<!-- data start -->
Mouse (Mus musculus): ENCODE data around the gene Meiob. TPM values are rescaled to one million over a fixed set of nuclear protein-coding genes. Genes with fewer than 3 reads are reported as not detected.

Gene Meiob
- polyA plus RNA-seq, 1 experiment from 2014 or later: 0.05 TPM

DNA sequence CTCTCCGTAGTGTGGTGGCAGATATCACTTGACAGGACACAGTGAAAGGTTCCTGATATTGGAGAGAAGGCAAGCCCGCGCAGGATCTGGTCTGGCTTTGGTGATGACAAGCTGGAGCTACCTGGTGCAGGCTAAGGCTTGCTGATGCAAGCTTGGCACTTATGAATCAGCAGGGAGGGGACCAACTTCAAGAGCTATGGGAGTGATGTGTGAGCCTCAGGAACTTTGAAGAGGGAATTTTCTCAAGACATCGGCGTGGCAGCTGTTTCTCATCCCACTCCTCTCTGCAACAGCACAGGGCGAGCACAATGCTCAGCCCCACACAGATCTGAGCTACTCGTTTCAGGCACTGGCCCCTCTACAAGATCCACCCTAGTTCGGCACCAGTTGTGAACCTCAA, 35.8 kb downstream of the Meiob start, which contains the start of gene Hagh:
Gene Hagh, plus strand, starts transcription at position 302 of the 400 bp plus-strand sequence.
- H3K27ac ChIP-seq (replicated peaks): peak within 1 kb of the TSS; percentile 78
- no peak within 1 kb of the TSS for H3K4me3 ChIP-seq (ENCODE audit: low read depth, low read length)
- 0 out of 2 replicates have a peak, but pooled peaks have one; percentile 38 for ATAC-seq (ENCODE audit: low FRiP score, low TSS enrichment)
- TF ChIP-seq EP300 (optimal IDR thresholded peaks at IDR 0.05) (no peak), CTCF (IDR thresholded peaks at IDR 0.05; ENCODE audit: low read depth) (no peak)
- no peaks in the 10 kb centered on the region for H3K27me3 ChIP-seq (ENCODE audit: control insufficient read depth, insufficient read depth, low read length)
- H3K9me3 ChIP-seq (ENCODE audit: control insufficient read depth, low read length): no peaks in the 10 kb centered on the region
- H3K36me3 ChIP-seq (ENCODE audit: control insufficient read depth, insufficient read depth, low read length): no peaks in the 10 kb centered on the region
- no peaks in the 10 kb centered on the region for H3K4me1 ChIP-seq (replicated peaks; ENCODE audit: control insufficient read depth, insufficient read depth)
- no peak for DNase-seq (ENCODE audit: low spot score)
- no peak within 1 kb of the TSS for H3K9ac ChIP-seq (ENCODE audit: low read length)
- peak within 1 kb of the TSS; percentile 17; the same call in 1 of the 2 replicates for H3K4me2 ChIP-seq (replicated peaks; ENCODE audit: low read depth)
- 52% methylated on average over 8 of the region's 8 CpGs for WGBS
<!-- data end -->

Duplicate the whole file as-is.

Mouse (Mus musculus): ENCODE data around the gene Meiob. TPM values are rescaled to one million over a fixed set of nuclear protein-coding genes. Genes with fewer than 3 reads are reported as not detected.

Gene Meiob
- polyA plus RNA-seq, 1 experiment from 2014 or later: 0.05 TPM

DNA sequence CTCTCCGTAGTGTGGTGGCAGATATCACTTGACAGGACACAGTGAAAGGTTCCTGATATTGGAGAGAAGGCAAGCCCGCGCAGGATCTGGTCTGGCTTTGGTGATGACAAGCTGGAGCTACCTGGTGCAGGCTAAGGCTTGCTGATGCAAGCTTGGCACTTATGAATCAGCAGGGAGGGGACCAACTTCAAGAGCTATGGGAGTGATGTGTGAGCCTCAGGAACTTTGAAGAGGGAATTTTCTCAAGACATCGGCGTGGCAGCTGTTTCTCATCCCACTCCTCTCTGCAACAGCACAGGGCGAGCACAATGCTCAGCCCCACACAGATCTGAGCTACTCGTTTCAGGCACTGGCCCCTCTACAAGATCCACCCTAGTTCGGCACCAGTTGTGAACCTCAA, 35.8 kb downstream of the Meiob start, which contains the start of gene Hagh:
Gene Hagh, plus strand, starts transcription at position 302 of the 400 bp plus-strand sequence.
- H3K27ac ChIP-seq (replicated peaks): peak within 1 kb of the TSS; percentile 78
- no peak within 1 kb of the TSS for H3K4me3 ChIP-seq (ENCODE audit: low read depth, low read length)
- 0 out of 2 replicates have a peak, but pooled peaks have one; percentile 38 for ATAC-seq (ENCODE audit: low FRiP score, low TSS enrichment)
- TF ChIP-seq EP300 (optimal IDR thresholded peaks at IDR 0.05) (no peak), CTCF (IDR thresholded peaks at IDR 0.05; ENCODE audit: low read depth) (no peak)
- no peaks in the 10 kb centered on the region for H3K27me3 ChIP-seq (ENCODE audit: control insufficient read depth, insufficient read depth, low read length)
- H3K9me3 ChIP-seq (ENCODE audit: control insufficient read depth, low read length): no peaks in the 10 kb centered on the region
- H3K36me3 ChIP-seq (ENCODE audit: control insufficient read depth, insufficient read depth, low read length): no peaks in the 10 kb centered on the region
- no peaks in the 10 kb centered on the region for H3K4me1 ChIP-seq (replicated peaks; ENCODE audit: control insufficient read depth, insufficient read depth)
- no peak for DNase-seq (ENCODE audit: low spot score)
- no peak within 1 kb of the TSS for H3K9ac ChIP-seq (ENCODE audit: low read length)
- peak within 1 kb of the TSS; percentile 17; the same call in 1 of the 2 replicates for H3K4me2 ChIP-seq (replicated peaks; ENCODE audit: low read depth)
- 52% methylated on average over 8 of the region's 8 CpGs for WGBS